I totally grew up on “chow chow”, cheese and pickle sammies were a school time favorite so when I stumbled across this British recipe to make your own, I had to give it a shot. It’s pretty authentic and tastes exactly how I remember it to be. Nothing like fresh baked bread, a good smear of butter, generous portion of piccalilli and a good hunk of cheddar to make a great sandwich.
Piccalilli (adapted from here)
1/2 a medium sized cauliflower cut into small florets
1/2 cup salt
7 cups water
1 large onion cut into medium dice
1 medium cucumber cut, seeded, cut into medium dice
1 tbsp capers, rinsed and drained
3/4 cup malt vinegar
3/4 cup white vinegar
1/4 c superfine sugar
1 tsp pickling spice
1/4 c all purpose flour
2 oz butter (1/2 a stick)
2 tsp tumeric
1 1/4 tsp mustard powder
Dissolve the salt into the 7 cups water. Add all the vegetables (cauliflower, onion, cucumber, capers). Put a plate onto the vegetables to make sure they stayed submerged in the brine. Cover and keep in the fridge for 24 hours.
The next day: remove the brine and vegetables from the fridge, drain and rinse the vegetables well. Place the rinsed vegetables into a pan, cover with cold water. Bring to the boil then reduce the heat to a gentle simmer. Cook for 10 minutes.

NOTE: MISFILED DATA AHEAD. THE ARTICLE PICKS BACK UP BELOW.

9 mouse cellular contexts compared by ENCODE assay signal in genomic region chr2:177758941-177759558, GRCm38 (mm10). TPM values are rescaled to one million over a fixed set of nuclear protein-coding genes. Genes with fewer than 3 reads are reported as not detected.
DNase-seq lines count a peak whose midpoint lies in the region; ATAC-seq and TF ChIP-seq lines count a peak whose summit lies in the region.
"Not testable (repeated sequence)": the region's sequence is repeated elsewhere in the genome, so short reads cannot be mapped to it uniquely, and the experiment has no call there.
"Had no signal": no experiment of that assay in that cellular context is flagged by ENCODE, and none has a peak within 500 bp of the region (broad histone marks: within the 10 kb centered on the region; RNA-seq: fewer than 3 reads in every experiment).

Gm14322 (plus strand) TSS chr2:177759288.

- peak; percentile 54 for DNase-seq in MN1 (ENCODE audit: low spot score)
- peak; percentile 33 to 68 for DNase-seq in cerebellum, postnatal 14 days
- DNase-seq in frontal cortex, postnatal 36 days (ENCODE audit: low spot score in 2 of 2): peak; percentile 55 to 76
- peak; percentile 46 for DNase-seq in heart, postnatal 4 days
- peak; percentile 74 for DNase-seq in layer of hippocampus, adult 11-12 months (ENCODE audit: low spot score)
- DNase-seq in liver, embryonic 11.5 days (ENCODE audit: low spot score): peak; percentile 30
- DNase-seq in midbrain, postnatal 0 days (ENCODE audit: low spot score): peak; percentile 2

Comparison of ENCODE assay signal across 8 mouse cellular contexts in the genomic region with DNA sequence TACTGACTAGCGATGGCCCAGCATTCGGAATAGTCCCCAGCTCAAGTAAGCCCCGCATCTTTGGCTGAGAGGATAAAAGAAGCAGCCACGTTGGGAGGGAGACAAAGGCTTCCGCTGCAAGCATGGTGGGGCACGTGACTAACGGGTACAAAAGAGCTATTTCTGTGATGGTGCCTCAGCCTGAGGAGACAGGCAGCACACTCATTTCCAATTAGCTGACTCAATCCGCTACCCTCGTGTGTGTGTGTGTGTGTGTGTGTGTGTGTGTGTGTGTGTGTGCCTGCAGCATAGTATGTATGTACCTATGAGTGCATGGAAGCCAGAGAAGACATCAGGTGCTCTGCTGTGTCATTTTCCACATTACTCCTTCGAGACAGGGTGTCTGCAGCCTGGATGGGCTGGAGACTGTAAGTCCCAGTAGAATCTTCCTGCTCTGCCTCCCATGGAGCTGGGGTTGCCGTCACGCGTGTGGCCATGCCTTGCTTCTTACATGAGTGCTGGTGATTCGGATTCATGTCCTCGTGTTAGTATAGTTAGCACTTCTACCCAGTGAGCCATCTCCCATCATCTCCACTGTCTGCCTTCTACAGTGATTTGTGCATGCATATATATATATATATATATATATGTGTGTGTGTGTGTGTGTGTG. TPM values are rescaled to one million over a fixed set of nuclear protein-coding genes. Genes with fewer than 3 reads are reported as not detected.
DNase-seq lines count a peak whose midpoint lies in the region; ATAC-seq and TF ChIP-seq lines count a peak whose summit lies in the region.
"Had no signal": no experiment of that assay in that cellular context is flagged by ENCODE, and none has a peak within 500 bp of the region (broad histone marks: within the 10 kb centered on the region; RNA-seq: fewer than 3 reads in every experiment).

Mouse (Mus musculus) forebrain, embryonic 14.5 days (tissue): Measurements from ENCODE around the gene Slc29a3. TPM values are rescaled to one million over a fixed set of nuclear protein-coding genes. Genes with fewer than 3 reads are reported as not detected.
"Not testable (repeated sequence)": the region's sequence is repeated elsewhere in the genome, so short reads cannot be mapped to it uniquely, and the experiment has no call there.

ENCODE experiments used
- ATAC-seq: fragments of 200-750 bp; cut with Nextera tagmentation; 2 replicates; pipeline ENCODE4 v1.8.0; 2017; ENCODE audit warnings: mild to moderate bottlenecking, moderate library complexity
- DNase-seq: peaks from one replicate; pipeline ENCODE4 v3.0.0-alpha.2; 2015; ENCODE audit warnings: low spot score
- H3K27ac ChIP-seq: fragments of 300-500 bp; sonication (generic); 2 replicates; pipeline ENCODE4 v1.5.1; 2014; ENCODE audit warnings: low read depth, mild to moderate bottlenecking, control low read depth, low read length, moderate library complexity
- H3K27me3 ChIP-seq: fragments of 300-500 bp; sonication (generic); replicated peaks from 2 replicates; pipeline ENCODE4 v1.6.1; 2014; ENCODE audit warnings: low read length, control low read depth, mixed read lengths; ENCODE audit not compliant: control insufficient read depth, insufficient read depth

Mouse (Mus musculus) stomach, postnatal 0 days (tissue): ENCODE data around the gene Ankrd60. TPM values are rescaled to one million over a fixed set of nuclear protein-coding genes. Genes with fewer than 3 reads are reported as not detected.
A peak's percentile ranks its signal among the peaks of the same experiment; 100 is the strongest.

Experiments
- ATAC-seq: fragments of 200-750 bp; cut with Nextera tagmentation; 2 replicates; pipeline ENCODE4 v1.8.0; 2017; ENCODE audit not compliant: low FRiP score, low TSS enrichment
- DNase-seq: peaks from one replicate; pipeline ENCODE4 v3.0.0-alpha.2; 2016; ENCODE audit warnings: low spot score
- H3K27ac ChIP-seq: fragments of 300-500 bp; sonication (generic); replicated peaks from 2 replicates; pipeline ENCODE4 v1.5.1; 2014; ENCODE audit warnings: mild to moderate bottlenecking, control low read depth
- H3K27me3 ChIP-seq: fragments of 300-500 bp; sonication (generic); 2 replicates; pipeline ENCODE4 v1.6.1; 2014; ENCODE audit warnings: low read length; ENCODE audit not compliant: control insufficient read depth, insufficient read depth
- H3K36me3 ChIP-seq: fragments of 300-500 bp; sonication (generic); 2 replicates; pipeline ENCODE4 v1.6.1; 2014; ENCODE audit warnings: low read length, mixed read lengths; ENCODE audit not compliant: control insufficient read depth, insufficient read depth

Place the two vinegars, pickling spice and sugar into a large stainless steel pan. Bring to the boil, reduce the heat and cook for 15 minutes. Leave to cool.
In another pan, melt the butter, add the flour and stir thoroughly. Cook gently, over a low heat, for 2 minutes taking care not to burn the flour. Strain the spiced vinegar and slowly add to the butter and flour, it will thicken immediately, add the turmeric, mustard powder and black pepper stir well. You should now have a brightly colored, thick sauce.
Pour the thick sauce over the drained vegetables and stir well making sure all the vegetables are coated in the sauce. Pour into sterilized jars and seal. Keep for at least one week before opening, once opened the jars must be kept in the refrigerator, unopened the jars will keep for at least six months in a dark, cool place.